200 years ago today, the Anglo-Dutch Slave Trade Treaty was signed by the Netherlands and Britain to outlaw slave trading. The treaty allowed both nations to search vessels of the other suspected of carrying slaves, and detain and prosecute crew members found guilty. (1818)
MORE Good News on this Day:
- The U.S. state of Michigan ended the death penalty (1846)
- The National Association, the first professional baseball league, opened its first season in Fort Wayne, Indiana (1871)
- Ernest Hemingway was awarded the Pulitzer Prize for The Old Man and the Sea (1953)
- Margaret Thatcher became the first female Prime Minister of the United Kingdom (1979)
- Latvia proclaimed the renewal of its independence after the Soviet occupation (1990)
- Israeli Prime Minister Yitzhak Rabin and PLO leader Yasser Arafat signed a peace accord regarding Palestinian autonomy granting self-rule in the Gaza Strip and Jericho (1994)
- Today is International Firefighters Day, first proclaimed in Australia, but now observed worldwide (1999)
- The Milwaukee Art Museum addition, the first Santiago Calatrava-designed structure in the United States, opened to the public along the shoreline of Lake Michigan (2001)
- The power company, American Electric Power Ohio, began offering $1 million in grants to lower income homeowners having trouble paying soaring energy bills (2009)
And, on this day in 1961, thirteen volunteer activists, called Freedom Riders, began their bus trip through the south to protest lingering segregation on public transportation and in restaurants, even though five years earlier discrimination against blacks on buses had been declared unconstitutional.
The original group of 13 — 7 blacks and 6 white — which included current congressman John Lewis, grew to as many as 1,000 riders. During their journey, one bus was fire-bombed and riders were beaten by angry white mobs with chains to unconsciousness.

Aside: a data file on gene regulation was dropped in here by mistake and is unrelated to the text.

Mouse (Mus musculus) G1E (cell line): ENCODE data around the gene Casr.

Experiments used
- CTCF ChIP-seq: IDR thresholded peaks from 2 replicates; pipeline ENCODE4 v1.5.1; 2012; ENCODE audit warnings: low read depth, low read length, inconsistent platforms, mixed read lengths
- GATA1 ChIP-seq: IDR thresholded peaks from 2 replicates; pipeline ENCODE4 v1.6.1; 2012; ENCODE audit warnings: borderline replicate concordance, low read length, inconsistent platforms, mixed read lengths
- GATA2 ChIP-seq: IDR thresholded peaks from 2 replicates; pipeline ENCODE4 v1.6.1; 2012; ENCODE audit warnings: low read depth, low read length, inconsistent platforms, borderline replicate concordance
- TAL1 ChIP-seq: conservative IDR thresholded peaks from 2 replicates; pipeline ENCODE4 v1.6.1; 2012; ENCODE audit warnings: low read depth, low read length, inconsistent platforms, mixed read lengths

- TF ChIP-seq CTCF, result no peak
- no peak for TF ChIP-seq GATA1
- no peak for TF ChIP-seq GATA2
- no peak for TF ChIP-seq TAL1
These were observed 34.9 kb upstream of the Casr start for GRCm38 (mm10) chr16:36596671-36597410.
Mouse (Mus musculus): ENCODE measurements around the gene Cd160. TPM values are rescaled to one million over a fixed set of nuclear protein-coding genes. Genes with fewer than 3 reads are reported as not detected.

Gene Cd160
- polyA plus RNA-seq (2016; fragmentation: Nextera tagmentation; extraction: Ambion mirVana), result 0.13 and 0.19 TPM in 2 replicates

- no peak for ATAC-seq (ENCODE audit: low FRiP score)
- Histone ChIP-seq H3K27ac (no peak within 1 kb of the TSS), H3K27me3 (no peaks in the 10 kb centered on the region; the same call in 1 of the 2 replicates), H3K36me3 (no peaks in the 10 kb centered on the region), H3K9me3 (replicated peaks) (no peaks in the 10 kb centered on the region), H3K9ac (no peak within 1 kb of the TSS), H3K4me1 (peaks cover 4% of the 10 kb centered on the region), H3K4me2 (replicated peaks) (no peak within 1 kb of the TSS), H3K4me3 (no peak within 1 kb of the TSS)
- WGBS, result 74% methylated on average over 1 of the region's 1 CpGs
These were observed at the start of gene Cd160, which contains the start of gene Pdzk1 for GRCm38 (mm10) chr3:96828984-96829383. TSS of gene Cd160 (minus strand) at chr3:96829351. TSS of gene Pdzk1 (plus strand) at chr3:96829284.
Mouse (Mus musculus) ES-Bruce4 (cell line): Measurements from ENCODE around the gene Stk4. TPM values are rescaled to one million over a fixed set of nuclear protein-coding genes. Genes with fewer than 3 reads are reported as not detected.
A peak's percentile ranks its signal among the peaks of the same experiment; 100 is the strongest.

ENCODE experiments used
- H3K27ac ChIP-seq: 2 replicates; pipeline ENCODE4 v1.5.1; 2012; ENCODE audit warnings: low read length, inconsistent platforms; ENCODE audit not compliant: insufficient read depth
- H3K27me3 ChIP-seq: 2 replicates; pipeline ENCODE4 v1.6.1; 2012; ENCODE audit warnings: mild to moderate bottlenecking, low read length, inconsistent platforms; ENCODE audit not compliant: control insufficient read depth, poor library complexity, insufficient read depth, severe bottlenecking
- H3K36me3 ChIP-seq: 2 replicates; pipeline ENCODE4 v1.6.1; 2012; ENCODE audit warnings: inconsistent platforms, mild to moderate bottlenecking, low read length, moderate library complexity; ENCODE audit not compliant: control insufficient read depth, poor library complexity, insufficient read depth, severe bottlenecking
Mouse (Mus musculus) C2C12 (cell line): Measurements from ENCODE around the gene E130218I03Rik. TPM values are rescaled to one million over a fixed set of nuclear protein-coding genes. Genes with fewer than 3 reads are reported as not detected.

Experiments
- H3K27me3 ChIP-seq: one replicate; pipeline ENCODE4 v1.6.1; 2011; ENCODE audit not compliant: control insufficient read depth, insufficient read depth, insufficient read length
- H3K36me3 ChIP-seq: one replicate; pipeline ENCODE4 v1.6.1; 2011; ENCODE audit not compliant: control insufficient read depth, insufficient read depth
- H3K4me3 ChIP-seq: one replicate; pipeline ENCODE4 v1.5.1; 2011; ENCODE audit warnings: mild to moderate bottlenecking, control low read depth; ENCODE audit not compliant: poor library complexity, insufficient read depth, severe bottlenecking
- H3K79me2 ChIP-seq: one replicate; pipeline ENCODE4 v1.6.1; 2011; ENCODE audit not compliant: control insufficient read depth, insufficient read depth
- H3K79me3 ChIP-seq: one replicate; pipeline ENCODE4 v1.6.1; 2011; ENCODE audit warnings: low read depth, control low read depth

The ride ended May 25 in Jackson, Mississippi, when they were arrested, Lewis spending 37 days in jails and a state penitentiary. The Freedom Riders gave world publicity to the racial discrimination suffered by African Americans and, in doing so, helped to bring about positive change. President Kennedy and attorney general Robert Kennedy finally made a move to try to protect the riders and change the accepted rules of transportation in the south that ignited the protests. (source: wikipedia)
And, on this day in 1916 Jane Jacobs was born, a secretary from Greenwich Village who, angered by a scheme to erect a Manhattan Expressway through nearby SoHo and Little Italy, ended up changing urban planning forever.
Even though Jacobs had no formal training or college degree, the activist’s influential 1961 book, The Death and Life of Great American Cities, turned urban planning upside down. She argued that cities were living organisms that should be fun to live in, and criticized developments or freeways that isolated communities from the activity around it. Her clarion call caused cities like Baltimore to embrace mixed use development, which transformed its Inner Harbor from urban decay into a major tourist attraction.
Jacobs believed her philosophy is what keeps cities safe, and coined the term, “eyes on the street”. She moved to Toronto in 1968 where she continued her work and also influenced Vancouver, BC’s urban planning for which she has been called “the mother of Vancouverism”, referring to that city’s use of her “density done well” philosophy. She passed away in 2006. WATCH a short bio…